2. Negative self-assessments as a motivating factor

Another reason why self-forgiveness does not come easily is because we think that negative, pessimistic assessments of ourselves are motivating. Intriguingly, such perceptions stem from a place of fear—a fear that being forgiving and compassionate towards ourselves is going to make us complacent.

Our inner critic may be a remnant of our punitive upbringing, or a vestige of our educational experiences. Spare the rod and spoil the child. Such sayings influence the parenting and educational experiences we have growing up.

How critical we are towards ourselves is, in part, shaped by what we were told, how we were judged, and how we were assessed in our early life.

Is it any wonder, then, that we may be inadvertently raising a generation who may be academically brilliant, but whose self-worth is at the mercy of others’ evaluations and judgments? Perhaps we simply aren’t told that it’s perfectly fine and healthy to be kind to ourselves.

The remedy = Forgiving thyself

The antidote to such harsh, inward judging is self-forgiveness, and more broadly, self-compassion. Self-compassion is not self-pity or self-indulgence. Forgiving ourselves when we trip up helps us to recognise that we all face different battles and that everyone has different sufferings to contend with.

Self-forgiveness and self-compassion acknowledges that we share a common humanity; that suffering is a pervasive part of the human experience and that we should be kind to all beings. All beings, including ourselves.

Self-forgiveness, then, is not a luxury gift to be given but rather a necessity for our mental and emotional well-being. Self-forgiveness is a part of, and a pathway towards cultivating a more self-compassionate existence. None of us are or can be perfect, despite our best attempts at image projection and selective social media posts.

As with life itself, we are all complex works in progress which, with the right tools and effort, can be transformed into works of art, much like sculptures that have been chiselled with care and their rough edges patiently smoothed.

Works of art

Kindness towards the self is absolutely the starting point if we hope to grow in any meaningful way and be of benefit to others.

There’s a reason why all the great sages have urged us to “know thyself.”

They understood that, if we hope to look beyond the faults of others and help them shine, the only way to achieve that desire begins with looking beyond our own faults and learning to shine ourselves.


How to achieve self-forgiveness

Self-forgiveness involves forgiving ourselves when things don’t go well, responding to situations where we may have messed up with a little more kindness and understanding towards ourselves.

Self-forgiveness is related to self-compassion, where we try to be kinder to ourselves with the recognition that suffering, difficulty and troubles are all part of a shared human experience.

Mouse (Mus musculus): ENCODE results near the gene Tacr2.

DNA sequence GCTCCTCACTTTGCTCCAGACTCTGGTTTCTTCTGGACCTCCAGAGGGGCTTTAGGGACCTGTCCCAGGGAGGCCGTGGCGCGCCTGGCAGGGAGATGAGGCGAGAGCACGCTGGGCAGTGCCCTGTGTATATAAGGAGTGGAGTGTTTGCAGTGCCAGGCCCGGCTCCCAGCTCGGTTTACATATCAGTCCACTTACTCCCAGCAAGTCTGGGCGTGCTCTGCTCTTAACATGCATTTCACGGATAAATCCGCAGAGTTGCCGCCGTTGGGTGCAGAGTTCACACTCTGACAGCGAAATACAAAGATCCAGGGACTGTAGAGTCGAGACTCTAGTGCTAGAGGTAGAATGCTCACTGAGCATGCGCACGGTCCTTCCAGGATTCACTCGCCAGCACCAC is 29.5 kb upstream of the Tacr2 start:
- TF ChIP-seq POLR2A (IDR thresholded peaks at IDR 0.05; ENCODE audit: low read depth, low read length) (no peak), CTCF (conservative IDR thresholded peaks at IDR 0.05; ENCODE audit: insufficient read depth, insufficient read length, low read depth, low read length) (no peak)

Forgiving ourselves, and responding in a compassionate manner towards ourselves is difficult because we often have a strong need for superiority and feelings of competence.

Our need for superiority may be shaped by competitive environments, which favours the need for control, certainty and assurance.

Directing forgiveness, compassion and kindness toward ourselves also doesn’t come easily because of our upbringing and early educational experiences.

These early experiences play an influential part in creating the notion that kindness breeds complacency. Reflecting on one’s early experiences may help in understanding and correcting these inaccurate views of self-compassion.

 

Eugene Y.J. Tee is presently Senior Lecturer at the Department of Psychology, HELP University. His research interests are in the area of discrete emotions and emotional intelligence. Self-compassion is something Eugene tries to practise by looking at drafts of his articles on self-forgiveness and saying to himself, “It’s fine. Sandy will think it’s fine.” This occurred after the 5,327th draft. He tweets at @eugene_tee

Sandy is a keen practitioner of self-forgiveness, which usually occurs on a Monday after a weekend of digging into desserts. He recognises patience as a virtue, and each cheesecake his teacher. To connect with Sandy, follow him @RealSClarke on Twitter.

Save

Save

Save

Save

Share This

Personal

This article is published by the editors of Leaderonomics.com with the consent of the guest author. 

Alt
Leaderonomics Logo

Wow, you scrolled all the way to the bottom! You must really like us.

Since you’re here, we’d like to ask you to consider donating to the maintenance and upkeep of our site, which as it turns out is pretty expensive.

Many do not have access to the resources needed to bring out their full leadership potential. That is why our content will always be free, and we would be forever grateful to those who help make that possible.

Earn your one-way ticket to heaven.

© 2022 Leaderonomics Sdn. Bhd. All rights reserved.

Disclaimer: The opinions expressed on this website are those of the writers or the people they quoted and not necessarily those of Leaderonomics.